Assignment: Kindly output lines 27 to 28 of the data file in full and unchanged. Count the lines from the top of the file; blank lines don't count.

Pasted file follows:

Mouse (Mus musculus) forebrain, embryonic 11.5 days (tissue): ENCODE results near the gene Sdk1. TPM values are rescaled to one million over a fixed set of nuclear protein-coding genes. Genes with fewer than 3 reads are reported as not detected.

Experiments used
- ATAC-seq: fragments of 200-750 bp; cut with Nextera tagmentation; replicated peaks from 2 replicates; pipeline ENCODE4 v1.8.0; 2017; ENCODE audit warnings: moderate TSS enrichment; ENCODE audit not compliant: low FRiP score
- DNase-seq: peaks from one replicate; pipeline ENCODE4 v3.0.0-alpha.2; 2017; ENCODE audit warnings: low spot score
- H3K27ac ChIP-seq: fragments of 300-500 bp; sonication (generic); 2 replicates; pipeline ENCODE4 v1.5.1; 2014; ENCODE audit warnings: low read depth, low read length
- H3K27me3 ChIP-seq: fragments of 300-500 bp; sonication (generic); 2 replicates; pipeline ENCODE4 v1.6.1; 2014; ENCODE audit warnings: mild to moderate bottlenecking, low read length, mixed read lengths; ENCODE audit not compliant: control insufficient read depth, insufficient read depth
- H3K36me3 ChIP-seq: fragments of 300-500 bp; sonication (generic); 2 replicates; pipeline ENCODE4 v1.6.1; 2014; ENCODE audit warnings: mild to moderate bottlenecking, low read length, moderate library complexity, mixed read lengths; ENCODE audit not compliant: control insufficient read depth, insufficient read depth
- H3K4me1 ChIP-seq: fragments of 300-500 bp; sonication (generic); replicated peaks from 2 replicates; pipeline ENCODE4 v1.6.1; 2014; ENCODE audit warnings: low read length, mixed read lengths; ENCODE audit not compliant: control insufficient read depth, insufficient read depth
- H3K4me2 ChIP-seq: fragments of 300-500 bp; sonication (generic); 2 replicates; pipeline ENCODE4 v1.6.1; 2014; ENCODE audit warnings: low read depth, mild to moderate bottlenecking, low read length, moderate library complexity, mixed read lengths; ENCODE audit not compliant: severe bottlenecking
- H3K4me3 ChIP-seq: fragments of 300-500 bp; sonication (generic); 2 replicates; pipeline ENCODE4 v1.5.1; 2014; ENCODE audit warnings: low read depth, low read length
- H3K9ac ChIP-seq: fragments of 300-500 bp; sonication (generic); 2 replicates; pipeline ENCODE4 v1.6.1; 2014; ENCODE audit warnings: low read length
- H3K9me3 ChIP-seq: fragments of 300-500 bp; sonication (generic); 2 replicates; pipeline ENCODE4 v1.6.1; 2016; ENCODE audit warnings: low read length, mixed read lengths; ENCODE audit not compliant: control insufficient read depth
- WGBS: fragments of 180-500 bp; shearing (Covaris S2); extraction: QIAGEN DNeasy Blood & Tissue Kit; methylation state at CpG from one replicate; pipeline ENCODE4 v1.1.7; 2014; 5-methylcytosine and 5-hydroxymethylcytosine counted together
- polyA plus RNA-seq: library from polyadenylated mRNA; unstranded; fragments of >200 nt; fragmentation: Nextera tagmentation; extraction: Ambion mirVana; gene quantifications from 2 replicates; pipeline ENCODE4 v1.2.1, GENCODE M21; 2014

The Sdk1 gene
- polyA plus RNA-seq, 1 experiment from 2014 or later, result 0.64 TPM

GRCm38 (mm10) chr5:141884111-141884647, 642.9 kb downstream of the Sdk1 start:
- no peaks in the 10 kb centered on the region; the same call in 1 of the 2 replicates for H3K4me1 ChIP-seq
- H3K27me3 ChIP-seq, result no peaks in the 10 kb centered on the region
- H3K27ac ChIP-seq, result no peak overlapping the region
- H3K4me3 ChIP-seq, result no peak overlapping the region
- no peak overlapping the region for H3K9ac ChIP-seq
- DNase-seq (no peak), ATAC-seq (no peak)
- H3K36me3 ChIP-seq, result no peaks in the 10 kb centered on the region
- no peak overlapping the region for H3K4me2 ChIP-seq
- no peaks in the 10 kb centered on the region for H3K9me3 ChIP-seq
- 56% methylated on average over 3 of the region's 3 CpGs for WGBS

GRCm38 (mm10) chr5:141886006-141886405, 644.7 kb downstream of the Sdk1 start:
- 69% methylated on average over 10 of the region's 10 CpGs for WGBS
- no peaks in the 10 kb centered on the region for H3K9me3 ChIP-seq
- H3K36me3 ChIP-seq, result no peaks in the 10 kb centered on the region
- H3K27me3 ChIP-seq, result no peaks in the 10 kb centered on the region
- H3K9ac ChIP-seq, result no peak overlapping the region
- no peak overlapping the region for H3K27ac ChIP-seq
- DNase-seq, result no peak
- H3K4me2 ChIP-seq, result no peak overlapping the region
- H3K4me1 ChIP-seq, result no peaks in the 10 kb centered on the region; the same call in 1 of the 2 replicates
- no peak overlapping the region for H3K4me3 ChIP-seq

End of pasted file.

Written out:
- 56% methylated on average over 3 of the region's 3 CpGs for WGBS

GRCm38 (mm10) chr5:141886006-141886405, 644.7 kb downstream of the Sdk1 start: